I need help writing an essay connecting "The Yellow Wallpaper" with "Daisy Miller" as a woman's perspective on their society.how could I start off my intro I have to do this in a not so obvious...
I need help writing an essay connecting "The Yellow Wallpaper" with "Daisy Miller" as a woman's perspective on their society.
how could I start off my intro
I have to do this in a not so obvious way, but interesting way.
At a first glance the texts seem really different, especially when you consider the overarching theme of madness in The Yellow Wallpaper. However, I think there are a number of ways you can do this. Both essays address female sexuality in a pre- Freudian era. The protagonists are both in search of what it means to be a woman, a wife, and in Daisy's case, a lady ( James' major preoccupation in his writings). Society dictates certain norms regarding male-female interaction which both stories relate to the reader through a series of impressions and notions of the unspoken. For instance, it is never fully explained why it is inappropriate for Daisy go on outings unchaperoned with men; it just is an unspoken code of behavior that she is expected to abide by. We can assume that it has to do with sexual chastitiy, but not so much with whether she might actually engage in inappropriate behavior, but rather giving the appearance that she doesn't care about behaving inapproriately. In order to preserve her status as a potential bride under the dictates of heterosexual patriachy, she has to keep up appearances. Her failure to do so is her doom. The narrator in The Yellow Wallpaper also rejects her role as a woman and wife. This narrative has more sexually overt overtones than Daisy Miller. More Recently, Queer Theorists have begun to argue that the homoerotic undertones in the story ( Jenny wanting to sleep in her bed at night, the fact that it is a woman in the wallpaper, and also the strange physical intimacy that the narrator has with her upon a closer reading of the text) lend themselves to an interpretation that suggest that that the narrator rejects not just her husband per se, but the notion of heterosexual sex which is the foundation of patriachy in itself. The text holds her moral agency spotless by making her mad ( actually a hysteric, the female form of madness that one contracts by simply having a uterus. See Gilman's biography for more on this). She sort of just "checks out" by going crazy, and yet is able to narrate a reasonable story to the reader.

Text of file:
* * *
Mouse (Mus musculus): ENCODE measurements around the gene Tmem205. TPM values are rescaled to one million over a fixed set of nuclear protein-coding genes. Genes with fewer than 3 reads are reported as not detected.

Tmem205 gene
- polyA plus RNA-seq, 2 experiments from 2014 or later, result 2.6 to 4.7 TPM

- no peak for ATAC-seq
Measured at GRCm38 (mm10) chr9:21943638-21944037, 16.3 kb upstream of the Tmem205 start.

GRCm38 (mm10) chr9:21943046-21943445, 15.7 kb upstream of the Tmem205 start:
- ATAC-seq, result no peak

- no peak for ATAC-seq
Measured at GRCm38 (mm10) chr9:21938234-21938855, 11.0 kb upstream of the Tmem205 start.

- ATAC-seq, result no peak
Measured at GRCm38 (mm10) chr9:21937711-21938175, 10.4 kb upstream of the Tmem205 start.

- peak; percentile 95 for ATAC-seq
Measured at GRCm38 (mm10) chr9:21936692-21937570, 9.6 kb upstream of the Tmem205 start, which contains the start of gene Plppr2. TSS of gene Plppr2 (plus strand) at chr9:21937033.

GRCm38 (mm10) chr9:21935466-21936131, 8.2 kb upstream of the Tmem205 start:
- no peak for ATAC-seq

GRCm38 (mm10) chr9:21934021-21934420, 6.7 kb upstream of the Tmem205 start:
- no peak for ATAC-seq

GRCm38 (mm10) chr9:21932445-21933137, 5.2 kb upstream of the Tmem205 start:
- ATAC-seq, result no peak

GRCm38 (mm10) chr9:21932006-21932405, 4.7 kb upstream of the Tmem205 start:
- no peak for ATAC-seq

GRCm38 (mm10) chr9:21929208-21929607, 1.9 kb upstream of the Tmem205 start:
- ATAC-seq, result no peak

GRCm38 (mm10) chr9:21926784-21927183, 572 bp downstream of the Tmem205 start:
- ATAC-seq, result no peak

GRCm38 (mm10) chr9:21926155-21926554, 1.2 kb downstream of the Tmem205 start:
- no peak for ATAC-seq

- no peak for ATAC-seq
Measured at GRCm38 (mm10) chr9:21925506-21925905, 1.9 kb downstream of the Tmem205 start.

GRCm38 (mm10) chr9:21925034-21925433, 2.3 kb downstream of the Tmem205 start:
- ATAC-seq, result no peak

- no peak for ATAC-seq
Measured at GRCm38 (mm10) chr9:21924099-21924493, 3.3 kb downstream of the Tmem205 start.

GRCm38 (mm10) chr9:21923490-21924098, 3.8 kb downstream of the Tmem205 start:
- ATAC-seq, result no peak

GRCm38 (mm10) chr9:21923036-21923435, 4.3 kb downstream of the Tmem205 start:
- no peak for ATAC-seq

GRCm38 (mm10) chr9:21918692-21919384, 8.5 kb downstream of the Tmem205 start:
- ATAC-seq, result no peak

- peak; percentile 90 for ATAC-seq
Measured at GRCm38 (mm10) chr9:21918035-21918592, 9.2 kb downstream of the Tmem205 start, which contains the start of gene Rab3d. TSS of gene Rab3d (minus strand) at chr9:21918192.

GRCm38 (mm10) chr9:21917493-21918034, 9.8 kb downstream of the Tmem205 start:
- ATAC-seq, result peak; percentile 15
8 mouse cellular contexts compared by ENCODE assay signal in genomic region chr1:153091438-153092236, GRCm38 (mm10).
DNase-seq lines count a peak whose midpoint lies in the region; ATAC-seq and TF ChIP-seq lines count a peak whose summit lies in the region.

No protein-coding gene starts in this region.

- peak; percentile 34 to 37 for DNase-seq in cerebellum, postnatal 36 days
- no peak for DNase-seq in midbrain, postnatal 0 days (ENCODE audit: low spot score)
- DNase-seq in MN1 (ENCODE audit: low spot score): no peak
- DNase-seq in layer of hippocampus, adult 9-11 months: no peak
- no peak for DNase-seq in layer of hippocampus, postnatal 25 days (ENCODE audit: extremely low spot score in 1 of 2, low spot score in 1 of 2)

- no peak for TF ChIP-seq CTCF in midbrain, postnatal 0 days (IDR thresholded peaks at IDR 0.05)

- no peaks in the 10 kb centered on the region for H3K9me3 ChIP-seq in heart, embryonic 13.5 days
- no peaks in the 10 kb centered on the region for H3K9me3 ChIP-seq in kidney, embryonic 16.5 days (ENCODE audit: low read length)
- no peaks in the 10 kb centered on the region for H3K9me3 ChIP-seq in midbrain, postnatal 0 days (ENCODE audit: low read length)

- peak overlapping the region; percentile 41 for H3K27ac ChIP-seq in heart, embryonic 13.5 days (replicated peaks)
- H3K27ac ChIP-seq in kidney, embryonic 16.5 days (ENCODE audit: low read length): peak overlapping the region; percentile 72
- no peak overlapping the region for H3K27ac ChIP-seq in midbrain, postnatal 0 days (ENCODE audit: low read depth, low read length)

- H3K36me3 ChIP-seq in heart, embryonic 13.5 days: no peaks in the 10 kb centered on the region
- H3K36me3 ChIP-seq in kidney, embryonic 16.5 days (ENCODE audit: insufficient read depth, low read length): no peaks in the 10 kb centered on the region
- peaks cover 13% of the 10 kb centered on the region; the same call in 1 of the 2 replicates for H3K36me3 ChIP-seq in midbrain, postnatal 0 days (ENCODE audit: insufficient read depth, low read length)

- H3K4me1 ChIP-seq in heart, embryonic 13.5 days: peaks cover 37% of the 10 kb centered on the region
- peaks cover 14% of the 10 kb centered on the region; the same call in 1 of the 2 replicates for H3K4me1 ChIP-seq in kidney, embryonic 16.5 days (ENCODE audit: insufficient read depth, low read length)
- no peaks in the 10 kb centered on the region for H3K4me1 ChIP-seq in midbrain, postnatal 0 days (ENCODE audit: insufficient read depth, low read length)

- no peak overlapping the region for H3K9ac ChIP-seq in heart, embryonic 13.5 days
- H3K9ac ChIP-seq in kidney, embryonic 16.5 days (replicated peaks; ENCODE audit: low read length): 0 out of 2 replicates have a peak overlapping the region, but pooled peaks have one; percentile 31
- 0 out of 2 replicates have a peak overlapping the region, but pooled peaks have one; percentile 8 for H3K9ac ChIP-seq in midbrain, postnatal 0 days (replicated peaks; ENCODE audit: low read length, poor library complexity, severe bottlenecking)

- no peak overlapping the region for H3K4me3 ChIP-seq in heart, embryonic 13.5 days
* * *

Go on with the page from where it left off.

Within the framework of nineteenth century literature, the texts address the typical themes of the boundaries and transgressions of class and gender. In particular, the narratives are psychological investigations of female propriety and the constraints and forces society puts in place to keep women in their prescribed roles, and finally, what happens if they break out of those roles.